The procedure of lining up the conductive copper and insulating dielectric layers and pushing them under heat to trigger the adhesive in the dielectric layers to form a strong board product.

The process of drilling all of the holes for plated through applications; a 2nd drilling procedure is utilized for holes that are not to be plated through. Details on hole place and size is contained in the drill drawing file.

The procedure of applying copper plating to the pads, traces, and drilled through holes that are to be plated through; boards are placed in an electrically charged bath of copper.

This is required when holes are to be drilled through a copper location however the hole is not to be plated through. Avoid this procedure if possible ISO 9001 Accreditation Consultants since it adds expense to the completed board.

The process of applying a protective masking product, a solder mask, over the bare copper traces or over the copper that has actually had a thin layer of solder applied; the solder mask secures versus ecological damage, offers insulation, protects against solder shorts, and secures traces that run between pads.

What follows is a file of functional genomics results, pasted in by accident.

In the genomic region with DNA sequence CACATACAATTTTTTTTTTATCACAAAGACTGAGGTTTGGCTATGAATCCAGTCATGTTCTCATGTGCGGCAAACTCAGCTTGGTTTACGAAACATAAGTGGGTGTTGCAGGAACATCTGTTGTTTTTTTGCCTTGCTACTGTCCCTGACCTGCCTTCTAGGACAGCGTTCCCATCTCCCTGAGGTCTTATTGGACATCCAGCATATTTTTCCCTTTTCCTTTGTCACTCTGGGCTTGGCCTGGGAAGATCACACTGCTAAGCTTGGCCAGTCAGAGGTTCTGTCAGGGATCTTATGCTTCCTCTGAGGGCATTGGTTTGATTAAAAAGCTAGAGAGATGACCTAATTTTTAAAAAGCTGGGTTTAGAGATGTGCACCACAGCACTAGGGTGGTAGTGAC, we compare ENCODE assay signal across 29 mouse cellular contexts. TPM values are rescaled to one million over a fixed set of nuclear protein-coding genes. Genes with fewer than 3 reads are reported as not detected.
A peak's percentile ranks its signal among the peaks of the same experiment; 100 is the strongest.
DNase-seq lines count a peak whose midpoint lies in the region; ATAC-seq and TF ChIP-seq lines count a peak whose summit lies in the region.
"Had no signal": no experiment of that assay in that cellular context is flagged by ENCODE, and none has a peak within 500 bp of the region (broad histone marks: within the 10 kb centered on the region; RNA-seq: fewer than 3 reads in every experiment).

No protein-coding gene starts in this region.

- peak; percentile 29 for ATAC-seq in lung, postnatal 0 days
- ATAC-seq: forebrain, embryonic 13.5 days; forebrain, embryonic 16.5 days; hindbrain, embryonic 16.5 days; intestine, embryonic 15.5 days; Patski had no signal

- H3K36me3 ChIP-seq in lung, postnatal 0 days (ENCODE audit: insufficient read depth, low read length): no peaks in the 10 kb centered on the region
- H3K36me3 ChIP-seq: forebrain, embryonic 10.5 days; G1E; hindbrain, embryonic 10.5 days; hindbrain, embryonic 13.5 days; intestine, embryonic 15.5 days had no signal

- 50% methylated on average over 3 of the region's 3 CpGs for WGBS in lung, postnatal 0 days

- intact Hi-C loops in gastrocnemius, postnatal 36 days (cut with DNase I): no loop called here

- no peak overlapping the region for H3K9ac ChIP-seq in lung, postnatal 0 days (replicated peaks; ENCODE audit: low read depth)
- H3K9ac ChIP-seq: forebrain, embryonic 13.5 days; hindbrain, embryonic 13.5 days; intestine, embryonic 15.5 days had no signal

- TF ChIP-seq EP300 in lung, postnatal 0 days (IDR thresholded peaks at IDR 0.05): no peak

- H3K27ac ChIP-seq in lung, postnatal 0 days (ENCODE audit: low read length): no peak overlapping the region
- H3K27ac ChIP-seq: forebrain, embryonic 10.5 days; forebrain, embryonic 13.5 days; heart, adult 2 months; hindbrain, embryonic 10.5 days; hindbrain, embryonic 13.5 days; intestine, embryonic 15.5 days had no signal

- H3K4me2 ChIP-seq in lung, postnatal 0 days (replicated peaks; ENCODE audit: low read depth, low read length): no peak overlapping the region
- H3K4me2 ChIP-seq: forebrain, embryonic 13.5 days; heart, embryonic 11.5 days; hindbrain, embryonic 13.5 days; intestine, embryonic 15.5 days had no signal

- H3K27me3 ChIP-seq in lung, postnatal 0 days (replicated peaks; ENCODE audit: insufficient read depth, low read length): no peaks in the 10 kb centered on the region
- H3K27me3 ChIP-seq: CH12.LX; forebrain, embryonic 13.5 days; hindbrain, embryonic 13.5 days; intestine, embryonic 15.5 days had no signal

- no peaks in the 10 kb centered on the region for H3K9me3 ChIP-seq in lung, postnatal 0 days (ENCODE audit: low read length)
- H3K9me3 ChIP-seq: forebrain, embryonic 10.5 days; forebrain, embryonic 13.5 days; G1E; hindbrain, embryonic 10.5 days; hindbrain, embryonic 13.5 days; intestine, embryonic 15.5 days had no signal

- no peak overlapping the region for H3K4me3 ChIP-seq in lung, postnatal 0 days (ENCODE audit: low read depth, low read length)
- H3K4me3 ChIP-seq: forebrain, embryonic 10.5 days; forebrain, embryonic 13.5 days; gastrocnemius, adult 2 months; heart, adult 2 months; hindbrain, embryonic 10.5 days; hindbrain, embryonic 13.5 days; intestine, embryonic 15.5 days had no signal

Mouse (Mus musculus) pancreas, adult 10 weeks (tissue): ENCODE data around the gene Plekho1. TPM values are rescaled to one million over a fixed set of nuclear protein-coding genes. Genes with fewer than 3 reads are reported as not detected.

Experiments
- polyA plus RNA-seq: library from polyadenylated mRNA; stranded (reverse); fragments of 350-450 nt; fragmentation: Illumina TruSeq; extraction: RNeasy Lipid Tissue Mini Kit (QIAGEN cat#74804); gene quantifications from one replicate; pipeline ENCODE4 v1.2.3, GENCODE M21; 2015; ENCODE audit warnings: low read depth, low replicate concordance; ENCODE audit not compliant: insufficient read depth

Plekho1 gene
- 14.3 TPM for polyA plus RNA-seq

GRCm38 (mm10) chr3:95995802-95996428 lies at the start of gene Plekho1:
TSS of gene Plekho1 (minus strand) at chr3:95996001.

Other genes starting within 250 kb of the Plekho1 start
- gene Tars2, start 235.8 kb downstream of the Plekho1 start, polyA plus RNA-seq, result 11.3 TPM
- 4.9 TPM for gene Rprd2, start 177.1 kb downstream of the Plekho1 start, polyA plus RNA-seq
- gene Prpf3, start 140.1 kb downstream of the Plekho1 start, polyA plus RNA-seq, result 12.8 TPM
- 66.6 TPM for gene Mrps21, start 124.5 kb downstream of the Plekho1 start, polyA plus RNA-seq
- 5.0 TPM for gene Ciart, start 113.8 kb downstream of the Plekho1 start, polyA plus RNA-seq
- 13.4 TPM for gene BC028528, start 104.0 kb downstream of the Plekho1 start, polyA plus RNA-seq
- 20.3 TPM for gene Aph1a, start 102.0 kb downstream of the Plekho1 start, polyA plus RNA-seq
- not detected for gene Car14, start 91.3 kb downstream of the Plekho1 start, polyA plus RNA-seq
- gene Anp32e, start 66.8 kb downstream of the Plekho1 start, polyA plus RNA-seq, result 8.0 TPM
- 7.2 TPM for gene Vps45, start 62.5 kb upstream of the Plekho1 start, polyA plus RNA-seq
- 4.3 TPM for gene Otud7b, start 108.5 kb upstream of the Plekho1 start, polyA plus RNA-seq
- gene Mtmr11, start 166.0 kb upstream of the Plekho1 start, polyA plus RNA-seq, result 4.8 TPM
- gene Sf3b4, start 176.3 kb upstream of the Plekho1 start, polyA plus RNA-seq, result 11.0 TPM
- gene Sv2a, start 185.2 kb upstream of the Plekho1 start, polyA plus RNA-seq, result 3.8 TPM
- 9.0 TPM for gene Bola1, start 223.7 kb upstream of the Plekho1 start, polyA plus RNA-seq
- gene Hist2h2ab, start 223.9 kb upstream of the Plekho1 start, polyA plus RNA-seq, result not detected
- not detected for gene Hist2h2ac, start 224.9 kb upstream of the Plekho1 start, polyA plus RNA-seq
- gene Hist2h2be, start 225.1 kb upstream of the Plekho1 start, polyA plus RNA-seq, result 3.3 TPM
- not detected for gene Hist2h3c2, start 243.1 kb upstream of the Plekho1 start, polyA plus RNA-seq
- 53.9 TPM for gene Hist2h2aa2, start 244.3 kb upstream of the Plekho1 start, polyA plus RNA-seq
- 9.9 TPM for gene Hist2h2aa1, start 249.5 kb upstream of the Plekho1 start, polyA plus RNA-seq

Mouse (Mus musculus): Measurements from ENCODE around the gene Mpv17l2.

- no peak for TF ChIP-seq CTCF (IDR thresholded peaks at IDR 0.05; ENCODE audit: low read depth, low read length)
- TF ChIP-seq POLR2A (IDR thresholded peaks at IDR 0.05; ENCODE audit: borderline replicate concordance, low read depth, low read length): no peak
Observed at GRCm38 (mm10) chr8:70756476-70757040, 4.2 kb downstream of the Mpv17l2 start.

The procedure of finishing the pad locations with a thin layer of solder to prepare the board for the eventual wave soldering or reflow soldering procedure that will happen at a later date after the parts have actually been put.

The process of using the markings for component designations and component outlines to the board. Might be applied to simply the top side or to both sides if parts are installed on both top and bottom sides.

The process of separating numerous boards from a panel of similar boards; this process likewise allows cutting notches or slots into the board if needed.

A visual assessment of the boards; also can be the procedure of inspecting wall quality for plated through holes in multi-layer boards by cross-sectioning or other techniques.

The process of looking for continuity or shorted connections on the boards by methods using a voltage between different points on the board and figuring out if a present circulation happens. Depending upon the board intricacy, this process might need a specifically developed test fixture and test program to incorporate with the electrical test system utilized by the board maker.